A pro-life think tank has voiced its support for a proposed U.S. Food and Drug Administration rule seeking to increase regulatory safeguards for research on "human subjects," claiming that the current system fails to address issues with informed consent, patient privacy and commercialization of donated fetal tissue.
Dr. David Prentice, vice president, and research director at the Charlotte Lozier Institute, the education and research arm of Susan B. Anthony Pro-Life America, told The Christian Post that the FDA is in the process of revising regulations surrounding fetal tissue research.
CLI submitted a letter on Nov. 28 to the agency supporting the proposed rule published in September that seeks to enhance its oversight of "human subject research." A copy of the letter, which was submitted on the last day of the public comment period, was provided to CP.
In addition to its support for the proposed rule, CLI urges the Department of Health and Human Services to "amend both FDA regulations and the Common Rule to explicitly require all of the regulations' informed consent protections when researchers are soliciting donations from ... women undergoing abortion; parents undergoing in vitro fertilization (IVF); and parents whose fetuses or newborns may undergo whole genome sequencing (WGS)."
Among the FDA's proposed revisions is a recommendation to change the information included on informed consent forms patients fill out when agreeing to participate in human subject research.
Under the proposed revisions, the informed consent document must be in an "organized and understandable manner" and include relevant information that will help patients understand whether they want to participate in the process. The provisions include a "new basic element of informed consent and three new additional elements of informed consent."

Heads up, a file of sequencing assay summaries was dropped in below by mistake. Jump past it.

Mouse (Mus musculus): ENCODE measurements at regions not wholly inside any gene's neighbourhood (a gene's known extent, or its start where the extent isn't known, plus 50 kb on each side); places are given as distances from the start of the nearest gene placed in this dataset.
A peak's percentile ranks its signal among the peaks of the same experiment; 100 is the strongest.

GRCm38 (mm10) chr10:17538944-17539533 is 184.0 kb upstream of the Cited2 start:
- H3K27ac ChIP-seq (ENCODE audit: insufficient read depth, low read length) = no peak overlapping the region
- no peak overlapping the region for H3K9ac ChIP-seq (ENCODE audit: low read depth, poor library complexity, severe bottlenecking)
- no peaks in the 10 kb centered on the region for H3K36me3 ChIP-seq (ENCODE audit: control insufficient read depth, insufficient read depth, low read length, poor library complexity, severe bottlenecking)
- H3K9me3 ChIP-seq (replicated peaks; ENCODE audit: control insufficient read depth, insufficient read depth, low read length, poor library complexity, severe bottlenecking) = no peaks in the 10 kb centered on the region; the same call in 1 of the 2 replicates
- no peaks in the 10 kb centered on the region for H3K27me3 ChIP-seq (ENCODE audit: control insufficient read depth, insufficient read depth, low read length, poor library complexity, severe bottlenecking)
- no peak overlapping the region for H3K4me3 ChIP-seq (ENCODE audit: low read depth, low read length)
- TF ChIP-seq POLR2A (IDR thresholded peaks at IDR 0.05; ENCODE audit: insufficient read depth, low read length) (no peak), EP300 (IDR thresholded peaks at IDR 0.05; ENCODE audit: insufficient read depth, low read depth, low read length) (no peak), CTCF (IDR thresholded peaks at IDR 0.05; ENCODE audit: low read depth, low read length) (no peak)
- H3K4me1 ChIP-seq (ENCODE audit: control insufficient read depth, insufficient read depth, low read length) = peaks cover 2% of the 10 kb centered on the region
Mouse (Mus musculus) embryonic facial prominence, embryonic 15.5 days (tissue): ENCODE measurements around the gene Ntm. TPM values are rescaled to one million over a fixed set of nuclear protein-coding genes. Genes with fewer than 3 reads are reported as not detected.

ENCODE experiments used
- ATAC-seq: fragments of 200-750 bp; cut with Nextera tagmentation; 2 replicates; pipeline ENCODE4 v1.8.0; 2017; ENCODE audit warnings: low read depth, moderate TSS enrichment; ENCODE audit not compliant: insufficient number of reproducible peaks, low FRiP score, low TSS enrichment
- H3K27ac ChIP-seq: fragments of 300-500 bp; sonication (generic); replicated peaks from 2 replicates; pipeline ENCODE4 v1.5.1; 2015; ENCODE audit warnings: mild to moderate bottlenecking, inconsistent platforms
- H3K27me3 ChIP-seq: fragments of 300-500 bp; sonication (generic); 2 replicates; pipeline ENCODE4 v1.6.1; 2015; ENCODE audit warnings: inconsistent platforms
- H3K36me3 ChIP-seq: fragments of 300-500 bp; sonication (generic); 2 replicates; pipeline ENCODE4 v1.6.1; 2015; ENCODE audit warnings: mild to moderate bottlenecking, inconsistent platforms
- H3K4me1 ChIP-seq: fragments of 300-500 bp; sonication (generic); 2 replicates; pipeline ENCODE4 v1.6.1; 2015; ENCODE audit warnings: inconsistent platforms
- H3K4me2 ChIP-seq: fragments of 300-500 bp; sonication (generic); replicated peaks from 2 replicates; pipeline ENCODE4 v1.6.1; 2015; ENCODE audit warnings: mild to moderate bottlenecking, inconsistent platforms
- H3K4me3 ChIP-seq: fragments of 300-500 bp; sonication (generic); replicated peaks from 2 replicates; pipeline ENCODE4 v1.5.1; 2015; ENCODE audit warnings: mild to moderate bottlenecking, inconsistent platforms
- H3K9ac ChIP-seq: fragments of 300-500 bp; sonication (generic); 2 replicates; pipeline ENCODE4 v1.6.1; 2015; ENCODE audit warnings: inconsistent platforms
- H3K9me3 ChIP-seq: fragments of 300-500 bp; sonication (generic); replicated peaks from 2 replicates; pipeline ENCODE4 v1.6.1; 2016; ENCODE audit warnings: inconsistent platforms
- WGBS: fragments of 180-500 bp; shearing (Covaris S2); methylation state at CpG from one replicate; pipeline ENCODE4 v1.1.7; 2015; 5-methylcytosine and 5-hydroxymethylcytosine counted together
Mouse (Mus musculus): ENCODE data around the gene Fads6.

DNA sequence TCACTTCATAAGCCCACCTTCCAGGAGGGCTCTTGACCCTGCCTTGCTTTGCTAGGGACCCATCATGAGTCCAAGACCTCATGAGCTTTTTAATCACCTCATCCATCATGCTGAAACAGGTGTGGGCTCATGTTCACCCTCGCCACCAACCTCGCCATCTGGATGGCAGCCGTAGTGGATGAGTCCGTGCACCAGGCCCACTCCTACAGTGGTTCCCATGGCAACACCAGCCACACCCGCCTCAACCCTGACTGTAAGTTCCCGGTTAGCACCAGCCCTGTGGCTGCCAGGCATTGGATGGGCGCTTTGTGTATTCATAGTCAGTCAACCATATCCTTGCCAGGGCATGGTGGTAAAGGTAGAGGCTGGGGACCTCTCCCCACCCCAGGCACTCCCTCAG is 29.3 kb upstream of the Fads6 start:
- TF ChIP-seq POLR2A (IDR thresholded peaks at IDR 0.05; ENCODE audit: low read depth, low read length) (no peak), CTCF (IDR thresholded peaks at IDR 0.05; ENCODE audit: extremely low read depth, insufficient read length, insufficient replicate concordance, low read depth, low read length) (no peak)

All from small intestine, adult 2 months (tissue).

According to Prentice, the goal of the FDA's proposal was to "normalize" the organization's regulations with those from the HHS and National Institutes of Health in the "Common Rule," a 1981 rule of ethics pertaining to research involving human subjects.
"Of course, we are opposed to research with aborted fetal tissue or destroyed human embryos," Prentice told CP.
"So if we can at least make a statement, maybe make some effect on current regulations under current law, it gives us an opportunity to at least point out where they need to improve their protections for human life."
One of the issues CLI noted with the current process surrounding is that it implies patients are donating fetal tissue to help develop cures for diseases.
In 2016, the Select Investigative Panel of the U.S. House Energy and Commerce Committee found a consent form widely used by abortion facilities informed patients fetal tissue research has been used to develop cures for diabetes, Parkinson's disease, Alzheimer's disease, cancer and AIDS.
Prentice argued that there aren't any cures derived from fetal tissue, noting that these diseases are still considered incurable despite decades of fetal tissue research. He also asserted that telling women their aborted children's remains will be used to develop cures for life-threatening diseases is a form of coercion.